When he got to the store, there were no white ones left in stock, and with the season about to start, he panicked and bought the only batch remaining, which happened to be yellow. The players thought the shirts were fine, but weren't too keen on the combo with the black shorts. The president's son then travelled to Castellón, bought some white shorts, and asked the boys to vote. They went for blue, the dye was brought out, and thus it has remained ever since.
This counts as an exciting event in the club's history, but overnight they seem to have acquired a fairly awesome-looking squad, courtesy of the loan system. Up front they've got rid of the vastly overrated Martin Palermo and acquired a much better player in José Mari, once of Seville and then of Milan.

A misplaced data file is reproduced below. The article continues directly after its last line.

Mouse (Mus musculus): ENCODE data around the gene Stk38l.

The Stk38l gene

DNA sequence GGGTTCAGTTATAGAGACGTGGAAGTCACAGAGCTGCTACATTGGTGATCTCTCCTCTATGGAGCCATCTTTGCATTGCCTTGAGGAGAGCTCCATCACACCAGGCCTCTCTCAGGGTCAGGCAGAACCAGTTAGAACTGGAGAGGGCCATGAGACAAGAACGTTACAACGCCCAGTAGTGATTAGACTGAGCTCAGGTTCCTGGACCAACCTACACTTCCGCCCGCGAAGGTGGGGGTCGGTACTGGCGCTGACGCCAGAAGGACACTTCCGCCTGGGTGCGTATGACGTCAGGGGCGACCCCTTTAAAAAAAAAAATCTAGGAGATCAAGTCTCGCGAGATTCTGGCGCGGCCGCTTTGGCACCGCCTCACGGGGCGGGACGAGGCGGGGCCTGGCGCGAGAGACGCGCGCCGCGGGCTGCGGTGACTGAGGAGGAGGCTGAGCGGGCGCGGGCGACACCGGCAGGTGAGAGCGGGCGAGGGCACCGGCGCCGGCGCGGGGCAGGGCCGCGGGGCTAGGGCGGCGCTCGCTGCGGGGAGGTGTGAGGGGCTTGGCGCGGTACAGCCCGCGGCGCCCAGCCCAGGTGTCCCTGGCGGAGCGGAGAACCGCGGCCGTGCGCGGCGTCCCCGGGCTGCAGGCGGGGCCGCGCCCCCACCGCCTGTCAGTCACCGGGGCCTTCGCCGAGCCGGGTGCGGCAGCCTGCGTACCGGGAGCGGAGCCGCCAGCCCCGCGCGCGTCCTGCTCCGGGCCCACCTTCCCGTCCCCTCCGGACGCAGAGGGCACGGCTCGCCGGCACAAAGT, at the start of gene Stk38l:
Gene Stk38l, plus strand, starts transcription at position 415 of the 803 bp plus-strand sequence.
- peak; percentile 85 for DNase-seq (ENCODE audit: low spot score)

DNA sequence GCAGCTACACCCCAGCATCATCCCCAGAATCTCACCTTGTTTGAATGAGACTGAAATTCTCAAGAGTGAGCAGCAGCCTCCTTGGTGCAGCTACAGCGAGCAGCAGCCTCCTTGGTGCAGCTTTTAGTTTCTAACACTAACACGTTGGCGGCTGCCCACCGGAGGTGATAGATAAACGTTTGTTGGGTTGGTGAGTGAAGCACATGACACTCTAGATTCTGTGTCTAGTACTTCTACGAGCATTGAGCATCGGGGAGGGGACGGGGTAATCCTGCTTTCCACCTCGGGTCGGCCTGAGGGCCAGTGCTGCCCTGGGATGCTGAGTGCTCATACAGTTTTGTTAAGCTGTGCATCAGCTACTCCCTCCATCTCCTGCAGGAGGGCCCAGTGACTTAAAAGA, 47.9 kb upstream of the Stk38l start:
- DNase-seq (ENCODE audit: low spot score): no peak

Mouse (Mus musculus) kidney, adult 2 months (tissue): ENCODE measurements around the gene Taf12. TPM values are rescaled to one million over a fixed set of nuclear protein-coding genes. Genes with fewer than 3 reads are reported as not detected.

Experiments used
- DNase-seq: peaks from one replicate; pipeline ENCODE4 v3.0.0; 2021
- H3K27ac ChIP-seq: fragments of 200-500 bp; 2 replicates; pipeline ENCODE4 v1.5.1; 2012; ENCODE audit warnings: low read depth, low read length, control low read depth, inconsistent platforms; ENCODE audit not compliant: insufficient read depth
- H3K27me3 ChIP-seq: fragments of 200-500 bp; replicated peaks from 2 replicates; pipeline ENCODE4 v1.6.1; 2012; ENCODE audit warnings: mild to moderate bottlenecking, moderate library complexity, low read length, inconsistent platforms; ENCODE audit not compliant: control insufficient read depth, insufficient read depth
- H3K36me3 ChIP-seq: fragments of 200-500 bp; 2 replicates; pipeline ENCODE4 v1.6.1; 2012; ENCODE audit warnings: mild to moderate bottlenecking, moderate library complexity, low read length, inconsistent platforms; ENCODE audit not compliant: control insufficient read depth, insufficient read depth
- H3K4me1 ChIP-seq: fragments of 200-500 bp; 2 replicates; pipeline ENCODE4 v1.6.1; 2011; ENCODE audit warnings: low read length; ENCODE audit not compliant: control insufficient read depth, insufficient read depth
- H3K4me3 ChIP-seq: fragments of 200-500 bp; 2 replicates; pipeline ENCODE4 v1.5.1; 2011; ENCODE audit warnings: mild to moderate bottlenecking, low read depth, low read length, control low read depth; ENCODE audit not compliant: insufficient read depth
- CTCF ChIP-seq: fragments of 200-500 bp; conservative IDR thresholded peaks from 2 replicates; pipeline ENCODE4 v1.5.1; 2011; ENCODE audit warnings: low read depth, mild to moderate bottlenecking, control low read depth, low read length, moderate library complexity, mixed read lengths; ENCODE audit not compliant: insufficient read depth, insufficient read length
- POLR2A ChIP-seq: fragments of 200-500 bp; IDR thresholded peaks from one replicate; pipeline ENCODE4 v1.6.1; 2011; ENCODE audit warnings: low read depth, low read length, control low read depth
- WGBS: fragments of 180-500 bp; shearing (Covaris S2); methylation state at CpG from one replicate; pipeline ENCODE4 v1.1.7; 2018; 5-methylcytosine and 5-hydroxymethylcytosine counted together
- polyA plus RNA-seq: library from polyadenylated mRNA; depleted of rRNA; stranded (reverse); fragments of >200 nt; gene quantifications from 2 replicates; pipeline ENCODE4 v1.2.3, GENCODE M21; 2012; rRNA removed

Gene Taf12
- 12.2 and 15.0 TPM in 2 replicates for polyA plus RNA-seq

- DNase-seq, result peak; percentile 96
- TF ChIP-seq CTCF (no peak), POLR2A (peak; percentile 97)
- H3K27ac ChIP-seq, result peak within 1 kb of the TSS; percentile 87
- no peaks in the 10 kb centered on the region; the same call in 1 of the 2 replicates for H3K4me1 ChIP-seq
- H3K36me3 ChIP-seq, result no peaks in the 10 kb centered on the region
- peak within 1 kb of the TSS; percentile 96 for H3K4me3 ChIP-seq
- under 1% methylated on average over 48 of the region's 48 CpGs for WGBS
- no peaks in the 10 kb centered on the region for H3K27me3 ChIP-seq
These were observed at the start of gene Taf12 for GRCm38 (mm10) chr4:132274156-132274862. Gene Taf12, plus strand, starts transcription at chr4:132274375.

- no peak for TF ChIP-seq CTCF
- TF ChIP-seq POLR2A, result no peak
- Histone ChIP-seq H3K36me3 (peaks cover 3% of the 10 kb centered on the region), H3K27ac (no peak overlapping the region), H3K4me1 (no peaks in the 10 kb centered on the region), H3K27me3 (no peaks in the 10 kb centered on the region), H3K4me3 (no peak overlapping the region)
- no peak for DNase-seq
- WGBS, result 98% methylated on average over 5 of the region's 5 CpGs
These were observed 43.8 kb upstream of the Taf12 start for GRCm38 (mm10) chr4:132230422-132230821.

To partner him they've got Sonny Anderson, formerly of Barça, who came on as sub on Tuesday and scored a cracker. They've nicked Roger from Espanyol, a classy player who specialises in outrageous goals from the half-way line, and Riquelme has come on loan from Barça.
The Argentine midfielder supposedly failed at the Camp Nou last year, but he was rarely given a chance. Such were the expectations generated by the press that the rather complex, moody player found it hard to shine.
On Tuesday, liberated from the circus and given the responsibility he craved all last season, he looked very good indeed. In defence they've acquired another Argentine, Coloccini from Atlético Madrid, who on his day looks one of the best defenders in the country, despite the dodgy attempt to model his blond locks on Valderrama.